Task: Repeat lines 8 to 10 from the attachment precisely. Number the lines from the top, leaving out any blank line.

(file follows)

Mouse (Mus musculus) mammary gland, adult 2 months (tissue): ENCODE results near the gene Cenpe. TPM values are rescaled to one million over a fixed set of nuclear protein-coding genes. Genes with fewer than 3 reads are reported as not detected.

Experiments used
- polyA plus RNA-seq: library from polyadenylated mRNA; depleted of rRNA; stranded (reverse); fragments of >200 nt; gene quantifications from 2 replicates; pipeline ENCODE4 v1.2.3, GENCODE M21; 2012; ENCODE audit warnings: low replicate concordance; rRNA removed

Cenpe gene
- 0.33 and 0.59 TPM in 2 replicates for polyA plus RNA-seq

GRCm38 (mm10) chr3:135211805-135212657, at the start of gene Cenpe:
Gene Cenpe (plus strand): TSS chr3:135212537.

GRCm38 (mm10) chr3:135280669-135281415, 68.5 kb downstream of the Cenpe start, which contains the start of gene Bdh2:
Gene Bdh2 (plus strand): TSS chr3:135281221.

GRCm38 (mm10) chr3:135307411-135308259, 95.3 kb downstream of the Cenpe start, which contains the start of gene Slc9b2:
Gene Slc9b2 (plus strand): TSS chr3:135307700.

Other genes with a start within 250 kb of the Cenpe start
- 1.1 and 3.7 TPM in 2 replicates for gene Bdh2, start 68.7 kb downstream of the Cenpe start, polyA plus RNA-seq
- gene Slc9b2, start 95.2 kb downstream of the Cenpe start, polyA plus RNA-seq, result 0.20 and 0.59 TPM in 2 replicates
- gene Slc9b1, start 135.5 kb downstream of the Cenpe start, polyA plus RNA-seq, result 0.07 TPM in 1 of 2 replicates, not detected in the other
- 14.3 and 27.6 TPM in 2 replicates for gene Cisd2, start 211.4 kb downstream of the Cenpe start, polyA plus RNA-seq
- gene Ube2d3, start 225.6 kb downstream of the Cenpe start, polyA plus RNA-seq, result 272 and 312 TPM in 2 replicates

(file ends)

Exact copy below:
GRCm38 (mm10) chr3:135280669-135281415, 68.5 kb downstream of the Cenpe start, which contains the start of gene Bdh2:
Gene Bdh2 (plus strand): TSS chr3:135281221.

GRCm38 (mm10) chr3:135307411-135308259, 95.3 kb downstream of the Cenpe start, which contains the start of gene Slc9b2: